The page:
Twin Fantasy re-records old album, Toledo’s maturity brings new ideas

Twin Fantasy re-records old album, Toledo’s maturity brings new ideas

Ben Olson, staff reporter

At age 19, Will Toledo, under the alias of Car Seat Headrest, composed the album Twin Fantasy. Nobody knew about it besides a select group of friends and a couple of family members, so there it sat on a small corner of the Internet in 2011. Life went on, and Toledo kept releasing low-budget projects, even though his fame was beginning to rise. Unlike most upcoming artists who reach appeal using a breakthrough album, it was Twin Fantasy that propelled him into a star. The gay, teenaged loner who recorded songs in his backseat afraid of being heard by his parents was now touring globally with large critical praise. We can thank Twin Fantasy for that.

Seven years later, Toledo and his backing band have re-recorded the cult album, stating that the product was “never finished.” Make no mistake though, this is no regular re-recording of the old album. Gone are poor low-fidelity recordings and feedback-laden guitars, but rather professional studio work and 80s synths. Drum machines are replaced, the whirring computer fan is obsolete and lyrics that aren’t relevant to the 25-year-old have been taken out. 2018’s Twin Fantasy is its own studio album, redone, recreated and reimagined.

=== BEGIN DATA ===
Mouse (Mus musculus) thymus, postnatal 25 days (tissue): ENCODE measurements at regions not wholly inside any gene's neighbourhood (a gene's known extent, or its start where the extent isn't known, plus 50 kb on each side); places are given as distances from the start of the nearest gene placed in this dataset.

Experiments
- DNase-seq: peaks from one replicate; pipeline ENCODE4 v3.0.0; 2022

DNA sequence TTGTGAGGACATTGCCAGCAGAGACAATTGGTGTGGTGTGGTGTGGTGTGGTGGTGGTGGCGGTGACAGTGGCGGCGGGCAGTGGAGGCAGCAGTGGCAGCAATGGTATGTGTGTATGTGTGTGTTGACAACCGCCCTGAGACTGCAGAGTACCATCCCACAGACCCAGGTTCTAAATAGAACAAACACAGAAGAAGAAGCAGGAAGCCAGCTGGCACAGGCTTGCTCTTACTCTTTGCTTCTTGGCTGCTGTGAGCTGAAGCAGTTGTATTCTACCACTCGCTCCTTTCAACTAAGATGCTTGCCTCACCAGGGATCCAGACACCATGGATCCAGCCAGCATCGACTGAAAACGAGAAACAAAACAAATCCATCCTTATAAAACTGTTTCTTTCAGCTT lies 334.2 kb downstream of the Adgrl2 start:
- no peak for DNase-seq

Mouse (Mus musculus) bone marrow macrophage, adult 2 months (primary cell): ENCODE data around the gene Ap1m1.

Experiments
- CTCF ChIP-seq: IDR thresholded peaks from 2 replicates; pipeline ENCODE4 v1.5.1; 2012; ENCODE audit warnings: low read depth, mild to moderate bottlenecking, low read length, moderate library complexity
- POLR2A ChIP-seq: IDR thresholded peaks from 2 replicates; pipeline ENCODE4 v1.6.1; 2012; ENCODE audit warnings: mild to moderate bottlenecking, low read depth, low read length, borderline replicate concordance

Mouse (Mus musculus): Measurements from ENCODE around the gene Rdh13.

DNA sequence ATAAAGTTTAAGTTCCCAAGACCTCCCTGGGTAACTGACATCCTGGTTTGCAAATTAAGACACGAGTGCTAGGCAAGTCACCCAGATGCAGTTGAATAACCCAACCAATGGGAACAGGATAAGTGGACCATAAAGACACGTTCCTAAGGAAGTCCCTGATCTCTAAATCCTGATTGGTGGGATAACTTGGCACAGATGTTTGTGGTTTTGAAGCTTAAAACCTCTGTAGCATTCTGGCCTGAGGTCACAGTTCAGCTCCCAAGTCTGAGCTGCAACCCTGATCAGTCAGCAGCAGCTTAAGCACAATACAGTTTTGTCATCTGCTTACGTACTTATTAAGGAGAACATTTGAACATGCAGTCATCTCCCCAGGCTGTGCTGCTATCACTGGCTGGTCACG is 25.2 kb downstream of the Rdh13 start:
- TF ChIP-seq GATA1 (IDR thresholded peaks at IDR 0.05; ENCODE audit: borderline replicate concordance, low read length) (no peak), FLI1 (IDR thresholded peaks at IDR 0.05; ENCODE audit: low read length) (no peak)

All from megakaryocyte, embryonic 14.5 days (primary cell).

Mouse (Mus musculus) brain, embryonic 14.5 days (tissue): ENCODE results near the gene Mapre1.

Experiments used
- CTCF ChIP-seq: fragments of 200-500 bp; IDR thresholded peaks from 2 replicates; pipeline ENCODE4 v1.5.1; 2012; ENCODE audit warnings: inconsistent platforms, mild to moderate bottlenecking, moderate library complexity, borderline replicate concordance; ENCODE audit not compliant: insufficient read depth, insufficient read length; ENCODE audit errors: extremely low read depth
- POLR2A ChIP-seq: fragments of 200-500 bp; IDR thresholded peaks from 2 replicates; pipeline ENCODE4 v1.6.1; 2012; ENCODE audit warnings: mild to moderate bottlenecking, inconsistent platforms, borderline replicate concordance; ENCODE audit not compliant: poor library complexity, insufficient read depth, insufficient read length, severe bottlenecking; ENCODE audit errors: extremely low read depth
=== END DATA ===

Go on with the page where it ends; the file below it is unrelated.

The iconic drum intro of “My Boy” shows Toledo paying homage to his heroes, specifically esteemed 1960s producer Phil Spector. The once reserved “High To Death” explodes with a much-needed punch, and unlike in the 2011 edition, the notes Toledo is playing are finally decipherable.

The album’s two centerpieces are by far the best reworkings. “Beach Life-In-Death,” is truthfully compared to songs like “Bohemian Rhapsody” by Queen or “Paranoid Android” by Radiohead through the usage of its multiple sections and numerous memorable lines. “It should be called antidepression as a friend of mine suggested. Because it’s not the sadness that hurts you, it’s the brain’s reaction against it.” Toledo wails over crushing guitar and pounding drums.

One of the big selling points of the 2011 version was the raw and passionate tone the album gave off. Childish lyrics and puzzled inquiries about the world have been replaced with more mature topics that reflect Toledo’s current state of mind. The charm and quirkiness isn’t necessarily gone, but the naive outlook that made the album so charismatic is lacking.

The lyrics on Twin Fantasy are the main attraction as they are hard-hitting, emotional and moving. “I pretended I was drunk when I came out to my friends. I never came out to my friends. We were all on Skype and I laughed and changed the subject,” Toledo utters, akin to reading his personal diary. When he’s not reading his own entries, he’s speaking like an awkward and sexually-confused character. It’s heartbreaking and about as real as you can get in the music industry.

2018’s re-recording of Twin Fantasy is not superior to the original, but then again, how could it be? The emotions that Toledo pours out are so powerful that it became the soundtrack for the queer community. If that doesn’t speak volumes about the album, then nothing will.